that's you're index finger.
Yeah, correct. So that is your tophi.
Or periauricular, around the ear.
It's the tophaceous gout or tophi.
Accumulation of what? Uric acid.
Remind me, on polarized light, what
are we going to look for?
So now, let me tell you, it's negative
But what does that mean? Well, I'll
walk you through that in a bit.
Diagnosis. We're going to
In the synovial fluid, we're going
to find…here it is.
The uric acid crystals. It's needle-
shaped. It's needle-shaped.
Needle. If you don't know what rhomboid or…
Romboid looks a little bit more like
a square, a little bit larger.
If you want, look it up.
That's some geometry, but needle
is what we're looking at here.
It's a negative birefringent.
So, if it's negative birefringent, what
does that even mean?
First know that you're going to be
looking for polarized light.
With polarized light,
it is the parallel nature of these needles
that you're going to be looking for.
If you know that these negative
crystals are negative
for polarized light,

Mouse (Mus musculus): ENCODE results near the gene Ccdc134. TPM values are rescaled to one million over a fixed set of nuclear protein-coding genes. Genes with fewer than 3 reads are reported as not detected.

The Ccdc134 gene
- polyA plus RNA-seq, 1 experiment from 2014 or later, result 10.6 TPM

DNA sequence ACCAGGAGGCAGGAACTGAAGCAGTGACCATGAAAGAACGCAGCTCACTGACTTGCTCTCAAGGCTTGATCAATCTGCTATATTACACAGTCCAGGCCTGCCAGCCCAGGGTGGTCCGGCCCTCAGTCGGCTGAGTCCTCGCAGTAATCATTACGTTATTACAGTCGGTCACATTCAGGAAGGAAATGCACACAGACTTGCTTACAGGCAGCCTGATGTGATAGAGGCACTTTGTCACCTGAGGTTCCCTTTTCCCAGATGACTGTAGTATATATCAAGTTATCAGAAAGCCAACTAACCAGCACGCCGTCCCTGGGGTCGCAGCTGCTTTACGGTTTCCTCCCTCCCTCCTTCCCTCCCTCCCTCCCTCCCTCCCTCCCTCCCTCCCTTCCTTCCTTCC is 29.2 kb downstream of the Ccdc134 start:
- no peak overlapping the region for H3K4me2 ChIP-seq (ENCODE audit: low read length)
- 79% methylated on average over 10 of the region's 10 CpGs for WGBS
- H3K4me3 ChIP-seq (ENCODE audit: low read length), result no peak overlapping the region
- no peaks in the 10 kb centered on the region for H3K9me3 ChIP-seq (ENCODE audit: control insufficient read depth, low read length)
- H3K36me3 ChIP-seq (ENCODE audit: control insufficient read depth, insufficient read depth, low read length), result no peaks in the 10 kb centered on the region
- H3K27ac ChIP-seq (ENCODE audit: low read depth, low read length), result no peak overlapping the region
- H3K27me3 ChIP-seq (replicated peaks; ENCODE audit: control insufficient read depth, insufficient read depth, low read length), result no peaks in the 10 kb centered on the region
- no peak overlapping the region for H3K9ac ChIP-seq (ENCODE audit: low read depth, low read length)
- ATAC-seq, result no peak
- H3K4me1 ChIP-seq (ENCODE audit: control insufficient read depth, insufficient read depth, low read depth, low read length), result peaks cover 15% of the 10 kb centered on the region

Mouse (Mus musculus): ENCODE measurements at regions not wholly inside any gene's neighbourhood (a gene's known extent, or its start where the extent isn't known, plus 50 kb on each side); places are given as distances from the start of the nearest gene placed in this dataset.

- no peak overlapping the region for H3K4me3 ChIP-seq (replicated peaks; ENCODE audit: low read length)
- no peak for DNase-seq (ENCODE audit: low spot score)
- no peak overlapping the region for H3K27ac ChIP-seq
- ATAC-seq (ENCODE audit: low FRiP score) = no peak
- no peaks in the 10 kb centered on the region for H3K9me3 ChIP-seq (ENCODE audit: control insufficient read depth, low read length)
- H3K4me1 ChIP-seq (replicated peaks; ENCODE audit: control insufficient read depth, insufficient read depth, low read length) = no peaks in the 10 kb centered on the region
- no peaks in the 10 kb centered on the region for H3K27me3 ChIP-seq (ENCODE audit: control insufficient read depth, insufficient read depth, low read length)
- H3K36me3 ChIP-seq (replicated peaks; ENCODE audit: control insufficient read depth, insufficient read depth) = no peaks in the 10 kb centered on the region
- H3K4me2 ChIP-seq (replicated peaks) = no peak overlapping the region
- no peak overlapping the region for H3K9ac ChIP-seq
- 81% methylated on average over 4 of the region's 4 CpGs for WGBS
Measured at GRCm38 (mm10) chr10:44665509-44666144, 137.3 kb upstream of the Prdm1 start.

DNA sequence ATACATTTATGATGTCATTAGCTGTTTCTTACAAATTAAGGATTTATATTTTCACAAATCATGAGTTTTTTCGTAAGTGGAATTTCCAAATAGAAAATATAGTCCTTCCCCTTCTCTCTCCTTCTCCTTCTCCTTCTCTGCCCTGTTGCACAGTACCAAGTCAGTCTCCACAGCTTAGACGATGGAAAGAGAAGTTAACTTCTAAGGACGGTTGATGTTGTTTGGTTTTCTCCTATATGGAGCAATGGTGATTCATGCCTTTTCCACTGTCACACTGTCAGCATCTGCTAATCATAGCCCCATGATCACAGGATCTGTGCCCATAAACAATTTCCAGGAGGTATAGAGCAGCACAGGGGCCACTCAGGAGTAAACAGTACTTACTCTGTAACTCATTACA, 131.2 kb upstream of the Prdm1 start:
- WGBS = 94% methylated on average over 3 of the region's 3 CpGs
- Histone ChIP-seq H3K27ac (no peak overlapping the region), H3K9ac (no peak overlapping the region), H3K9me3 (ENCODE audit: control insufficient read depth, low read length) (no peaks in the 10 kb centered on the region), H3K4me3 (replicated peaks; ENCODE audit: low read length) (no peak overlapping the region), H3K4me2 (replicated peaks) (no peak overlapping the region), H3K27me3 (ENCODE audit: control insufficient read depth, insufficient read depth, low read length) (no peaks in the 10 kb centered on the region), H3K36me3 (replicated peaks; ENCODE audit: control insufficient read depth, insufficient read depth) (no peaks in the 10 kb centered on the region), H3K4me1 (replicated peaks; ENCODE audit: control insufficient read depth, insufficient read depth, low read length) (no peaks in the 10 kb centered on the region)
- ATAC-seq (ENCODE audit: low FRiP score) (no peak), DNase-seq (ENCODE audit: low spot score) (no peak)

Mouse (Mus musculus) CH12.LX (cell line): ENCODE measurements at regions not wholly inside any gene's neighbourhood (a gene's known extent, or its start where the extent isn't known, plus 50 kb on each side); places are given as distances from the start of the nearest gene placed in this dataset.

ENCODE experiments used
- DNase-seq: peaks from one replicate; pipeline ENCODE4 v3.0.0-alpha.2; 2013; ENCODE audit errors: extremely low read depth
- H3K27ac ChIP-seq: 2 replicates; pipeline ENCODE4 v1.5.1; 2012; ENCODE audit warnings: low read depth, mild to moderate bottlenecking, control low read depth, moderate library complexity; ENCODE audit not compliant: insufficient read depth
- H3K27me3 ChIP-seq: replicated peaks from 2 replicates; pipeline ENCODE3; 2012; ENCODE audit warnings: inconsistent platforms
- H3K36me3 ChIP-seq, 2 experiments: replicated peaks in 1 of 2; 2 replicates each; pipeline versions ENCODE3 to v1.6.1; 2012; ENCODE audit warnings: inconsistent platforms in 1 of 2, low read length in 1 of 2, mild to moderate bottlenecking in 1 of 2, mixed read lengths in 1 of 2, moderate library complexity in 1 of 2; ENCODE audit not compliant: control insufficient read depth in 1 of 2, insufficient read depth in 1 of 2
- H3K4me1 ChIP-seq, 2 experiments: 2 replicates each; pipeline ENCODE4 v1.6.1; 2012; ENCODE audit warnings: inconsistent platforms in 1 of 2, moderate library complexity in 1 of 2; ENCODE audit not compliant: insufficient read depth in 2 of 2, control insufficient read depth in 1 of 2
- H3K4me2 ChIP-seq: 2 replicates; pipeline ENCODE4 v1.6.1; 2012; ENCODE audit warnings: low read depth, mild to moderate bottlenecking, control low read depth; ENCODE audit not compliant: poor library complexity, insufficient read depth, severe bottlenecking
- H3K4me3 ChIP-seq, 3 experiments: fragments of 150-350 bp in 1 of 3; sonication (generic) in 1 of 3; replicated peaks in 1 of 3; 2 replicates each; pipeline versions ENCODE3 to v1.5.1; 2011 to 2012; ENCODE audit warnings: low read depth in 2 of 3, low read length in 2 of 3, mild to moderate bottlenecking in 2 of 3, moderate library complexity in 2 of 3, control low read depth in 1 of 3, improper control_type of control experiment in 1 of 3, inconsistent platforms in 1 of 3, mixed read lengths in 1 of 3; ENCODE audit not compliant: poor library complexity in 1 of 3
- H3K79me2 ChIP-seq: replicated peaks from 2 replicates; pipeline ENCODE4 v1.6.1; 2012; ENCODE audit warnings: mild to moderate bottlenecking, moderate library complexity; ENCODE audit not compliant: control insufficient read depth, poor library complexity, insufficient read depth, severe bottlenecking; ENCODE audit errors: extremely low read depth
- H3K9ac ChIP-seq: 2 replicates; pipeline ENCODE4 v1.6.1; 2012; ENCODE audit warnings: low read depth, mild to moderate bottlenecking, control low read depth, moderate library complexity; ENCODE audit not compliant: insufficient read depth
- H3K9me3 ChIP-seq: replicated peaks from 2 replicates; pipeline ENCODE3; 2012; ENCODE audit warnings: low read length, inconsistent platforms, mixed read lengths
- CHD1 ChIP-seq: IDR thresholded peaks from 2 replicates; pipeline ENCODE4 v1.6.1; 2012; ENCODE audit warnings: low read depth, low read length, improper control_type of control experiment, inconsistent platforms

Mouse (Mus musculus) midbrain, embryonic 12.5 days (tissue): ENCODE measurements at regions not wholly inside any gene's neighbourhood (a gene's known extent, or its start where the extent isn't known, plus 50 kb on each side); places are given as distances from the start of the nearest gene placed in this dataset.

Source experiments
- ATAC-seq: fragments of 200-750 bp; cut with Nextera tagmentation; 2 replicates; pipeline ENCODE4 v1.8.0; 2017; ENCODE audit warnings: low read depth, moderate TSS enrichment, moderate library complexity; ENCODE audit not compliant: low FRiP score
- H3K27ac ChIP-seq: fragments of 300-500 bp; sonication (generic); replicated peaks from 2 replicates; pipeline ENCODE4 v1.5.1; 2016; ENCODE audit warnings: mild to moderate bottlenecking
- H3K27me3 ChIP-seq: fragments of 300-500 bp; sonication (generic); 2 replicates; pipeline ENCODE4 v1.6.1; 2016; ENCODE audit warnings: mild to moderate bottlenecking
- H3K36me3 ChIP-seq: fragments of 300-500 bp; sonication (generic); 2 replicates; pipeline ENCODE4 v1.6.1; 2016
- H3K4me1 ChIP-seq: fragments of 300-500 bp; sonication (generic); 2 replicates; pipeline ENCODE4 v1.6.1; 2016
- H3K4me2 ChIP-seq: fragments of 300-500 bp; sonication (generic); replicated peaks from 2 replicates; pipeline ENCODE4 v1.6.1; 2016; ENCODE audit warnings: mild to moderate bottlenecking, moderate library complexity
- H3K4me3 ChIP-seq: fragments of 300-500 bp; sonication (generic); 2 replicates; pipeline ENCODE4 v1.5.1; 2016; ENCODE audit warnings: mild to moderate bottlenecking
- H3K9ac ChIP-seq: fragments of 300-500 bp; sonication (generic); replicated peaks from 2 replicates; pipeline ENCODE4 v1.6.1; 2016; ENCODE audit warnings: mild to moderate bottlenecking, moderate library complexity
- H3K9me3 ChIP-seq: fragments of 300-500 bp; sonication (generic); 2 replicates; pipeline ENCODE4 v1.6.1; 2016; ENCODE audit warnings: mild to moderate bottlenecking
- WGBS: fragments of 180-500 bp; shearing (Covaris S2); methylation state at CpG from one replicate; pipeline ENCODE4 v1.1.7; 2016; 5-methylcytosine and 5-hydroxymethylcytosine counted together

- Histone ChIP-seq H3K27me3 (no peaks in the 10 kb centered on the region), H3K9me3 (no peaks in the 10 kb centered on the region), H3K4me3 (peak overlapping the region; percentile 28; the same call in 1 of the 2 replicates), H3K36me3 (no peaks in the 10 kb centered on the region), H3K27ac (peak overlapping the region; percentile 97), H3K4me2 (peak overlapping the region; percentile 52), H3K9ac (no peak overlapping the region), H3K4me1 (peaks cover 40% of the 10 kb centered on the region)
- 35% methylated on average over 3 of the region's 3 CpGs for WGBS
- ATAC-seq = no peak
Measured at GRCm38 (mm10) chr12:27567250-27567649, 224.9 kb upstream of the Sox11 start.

is that mean that the color is
blue or yellow, please?
Now, what does that mean?
That means that you're going to be looking
for yellow, needle-like crystals
that are parallel.
That a parallel, I repeat.
So we have polarized light, we have parallel,
and it's negative, which means
that it will be yellow.
Which means if it's perpendicular
type of light, then it'd be blue.
That is the definition of
Most important thing, the needles,
polarized light, negative,
yellow, parallel. Is that understood?
We're going to compare this with
what goes on with CPPD,
which is calcium pyrophosphate
deposition disease as we shall see next.
Well, you want to take a look
at the underlying issue.
And, in fact, we know that
uric acid levels could…
seen during flares, most of the time.
So, usually, it can be immeasurable,
so be careful with these flares
Only 10% of hyperuricemia patients
truly develop gout.
That's another point that you